We found out that aluminum will make everything it touches black from the aluminum oxide that rubs off because of the movement of the trailer.

We bought a small pot set from Fred Meyer which is a story in itself. They had a set on display with metal lids. I took one of the boxes beneath the display and when I got it home all the lids were glass. We don't want glass for the breakage factor, so we took the set back to FM returned it and took another box from the display which had a different shape. Looking at this one at Customer Service, we discovered that this also had the glass lids
We asked the department manager if we could buy the display set because it didn't really depict the sets accurately, but he said no. However, the store manager was glad to sell us the display set for the same reason. So we carry the largest pot, the largest saucepan and the small skillet with us, using the two small saucepans and the large skillet at home.

We use the large pot to heat water for doing dishes, pouring part into our sink for washing and use the pot for rinsing.
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Old 07-29-2014, 09:43 AM   #16
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Name: Steve
Trailer: Scamp 13
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We use this 7 piece Stansport stainless steel set. We bought it online for the best price on Amazon. They have a thick bottom. Handle is removable and we went to the manufactures website and ordered an extra handle. Way too expensive for a handle but oh-well shipping stuff sucks. You don't need the extra handle but I wanted it. The nice thing the whole set stacked fits through the Scamp narrow door in the bottom cabinet. We do have to hold it together with a bungee since we store it they way we do. One thing to watch for, remove the handle while cooking on high heat. Its easy it pops on and off and locks in place.
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Old 07-29-2014, 11:29 AM   #17
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Name: Deborah
Trailer: Prius camping - want an Oliver
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I don't have my camper, yet, but when I do, these will go in it. I use them for Prius camping, and they're compact and energy efficient.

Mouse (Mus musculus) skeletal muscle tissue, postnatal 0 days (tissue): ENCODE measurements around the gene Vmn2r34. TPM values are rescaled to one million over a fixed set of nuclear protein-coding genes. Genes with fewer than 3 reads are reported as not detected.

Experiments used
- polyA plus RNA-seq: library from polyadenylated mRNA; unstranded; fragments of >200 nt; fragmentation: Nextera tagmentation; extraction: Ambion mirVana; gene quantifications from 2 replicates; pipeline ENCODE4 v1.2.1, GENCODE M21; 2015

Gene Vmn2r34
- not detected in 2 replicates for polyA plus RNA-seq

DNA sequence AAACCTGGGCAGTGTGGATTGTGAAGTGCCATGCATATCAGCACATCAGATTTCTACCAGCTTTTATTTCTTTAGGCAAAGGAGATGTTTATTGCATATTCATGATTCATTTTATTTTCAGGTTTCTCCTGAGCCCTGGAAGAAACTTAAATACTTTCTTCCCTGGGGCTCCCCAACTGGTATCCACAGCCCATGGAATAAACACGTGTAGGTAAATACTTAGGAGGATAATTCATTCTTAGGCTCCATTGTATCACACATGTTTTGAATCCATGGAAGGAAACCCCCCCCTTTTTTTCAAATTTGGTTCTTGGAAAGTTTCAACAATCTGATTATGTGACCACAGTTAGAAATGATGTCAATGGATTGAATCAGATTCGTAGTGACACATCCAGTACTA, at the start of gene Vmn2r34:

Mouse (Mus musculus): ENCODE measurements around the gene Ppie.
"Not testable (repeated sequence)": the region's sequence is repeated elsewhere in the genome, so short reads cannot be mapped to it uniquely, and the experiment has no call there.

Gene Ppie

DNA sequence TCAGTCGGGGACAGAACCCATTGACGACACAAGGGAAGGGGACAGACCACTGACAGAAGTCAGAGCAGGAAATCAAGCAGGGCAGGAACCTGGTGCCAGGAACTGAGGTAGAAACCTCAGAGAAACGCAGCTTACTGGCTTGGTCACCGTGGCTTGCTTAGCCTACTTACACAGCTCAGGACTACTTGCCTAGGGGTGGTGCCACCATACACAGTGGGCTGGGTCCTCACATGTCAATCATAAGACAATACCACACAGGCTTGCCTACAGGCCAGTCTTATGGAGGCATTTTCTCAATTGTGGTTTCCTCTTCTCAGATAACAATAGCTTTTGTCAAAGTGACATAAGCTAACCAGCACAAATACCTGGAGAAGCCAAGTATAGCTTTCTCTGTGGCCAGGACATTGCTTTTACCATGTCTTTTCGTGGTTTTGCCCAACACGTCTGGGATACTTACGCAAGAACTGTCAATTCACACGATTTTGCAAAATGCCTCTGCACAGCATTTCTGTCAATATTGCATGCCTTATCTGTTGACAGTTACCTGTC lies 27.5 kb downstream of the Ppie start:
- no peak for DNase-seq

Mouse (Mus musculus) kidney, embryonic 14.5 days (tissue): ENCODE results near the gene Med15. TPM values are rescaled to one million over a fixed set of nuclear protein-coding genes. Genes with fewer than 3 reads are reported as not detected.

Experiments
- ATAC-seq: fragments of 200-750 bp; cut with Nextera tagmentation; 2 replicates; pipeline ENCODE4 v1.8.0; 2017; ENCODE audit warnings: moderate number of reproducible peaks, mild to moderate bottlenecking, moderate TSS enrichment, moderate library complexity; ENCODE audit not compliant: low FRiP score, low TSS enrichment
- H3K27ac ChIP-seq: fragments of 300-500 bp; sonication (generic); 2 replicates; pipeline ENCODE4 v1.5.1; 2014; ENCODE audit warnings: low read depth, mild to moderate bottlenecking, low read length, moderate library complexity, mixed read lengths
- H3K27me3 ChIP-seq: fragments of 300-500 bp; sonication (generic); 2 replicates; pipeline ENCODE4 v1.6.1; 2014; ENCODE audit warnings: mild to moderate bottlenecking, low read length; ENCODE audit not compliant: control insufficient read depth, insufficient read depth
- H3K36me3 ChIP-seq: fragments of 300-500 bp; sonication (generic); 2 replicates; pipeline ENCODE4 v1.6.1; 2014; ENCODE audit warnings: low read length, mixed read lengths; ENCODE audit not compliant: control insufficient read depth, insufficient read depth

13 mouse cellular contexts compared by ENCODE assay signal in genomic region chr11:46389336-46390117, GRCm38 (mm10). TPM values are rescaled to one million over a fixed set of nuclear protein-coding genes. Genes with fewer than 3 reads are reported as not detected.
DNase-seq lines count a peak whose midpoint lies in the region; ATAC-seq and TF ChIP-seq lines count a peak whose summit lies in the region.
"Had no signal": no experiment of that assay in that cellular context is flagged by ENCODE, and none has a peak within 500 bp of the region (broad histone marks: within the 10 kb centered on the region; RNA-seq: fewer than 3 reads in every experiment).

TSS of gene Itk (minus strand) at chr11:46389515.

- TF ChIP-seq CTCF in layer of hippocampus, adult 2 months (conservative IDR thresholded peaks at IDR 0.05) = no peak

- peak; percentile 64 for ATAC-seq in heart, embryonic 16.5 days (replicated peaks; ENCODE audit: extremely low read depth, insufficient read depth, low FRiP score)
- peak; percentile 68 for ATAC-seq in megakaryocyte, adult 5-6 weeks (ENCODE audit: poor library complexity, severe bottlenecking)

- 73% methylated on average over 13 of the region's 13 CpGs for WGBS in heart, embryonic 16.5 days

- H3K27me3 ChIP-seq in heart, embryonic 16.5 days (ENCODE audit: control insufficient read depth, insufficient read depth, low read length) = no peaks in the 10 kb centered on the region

and http://www.amazon.com/gp/product/B00...?ie=UTF8&psc=1
I don't get lost, I go on interesting side trips.
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Old 07-29-2014, 11:44 AM   #18
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Name: Ian
Trailer: 1974 Boler 1300 - 2014 Escape 19'
Posts: 1,380
My favorite is our Magma Nesting Cookware, it will outlast our Boler
Magma Nesting Cookware

Next favorite is our coffee maker, the AeroPress
AeroPress® | AEROBIE® High Performance Sport Toys
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Old 07-29-2014, 02:17 PM   #19
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Posts: 6,233
Our cookware is a Magma Nesting set too. Fantastic stuff to cook with, and nests nicely in compact form. Not super light, but light cookware does not cook as well. We have been using it for two years now.

We love the set so much, and we often need a second fry pan which stores separate, so just a few days ago we ordered this saute pan that nests with the rest. If you want, you can also add a colander, but we have a folding rubber one we use for now.

Being the coffee snob I am, I have been mostly using an AeroPress for almost 10 years. It works great at home, in the trailer, or in the backcountry, and makes a great cup of coffee. I use the stainless steel filter you can get for it, as it leaves the coffee brighter tasting that paper filters do.

To grind the coffee beans camping, I use the Porlex Tall Hand Coffee Grinder. The fourth manual grinder I have had, and definitely the best. I also roast my own coffee beans, but that gets done ahead of time at home.

Another big key to our camp cooking is our Dickenson Spitfire 180 BBQ. I did a review on it a couple years back here. This is one high quality built unit, that performs wonderfully, and will undoubtedly last us for many, many years. It doesn't look quite this pretty any more, as it needs a good cleaning after tons of use.

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Old 07-29-2014, 04:19 PM   #20
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Name: Sharon
Trailer: UHaul
Posts: 108
Thank you all for your comments. Keep them coming. Has anyone tried the Trangia cooking sets? They are tempting to me.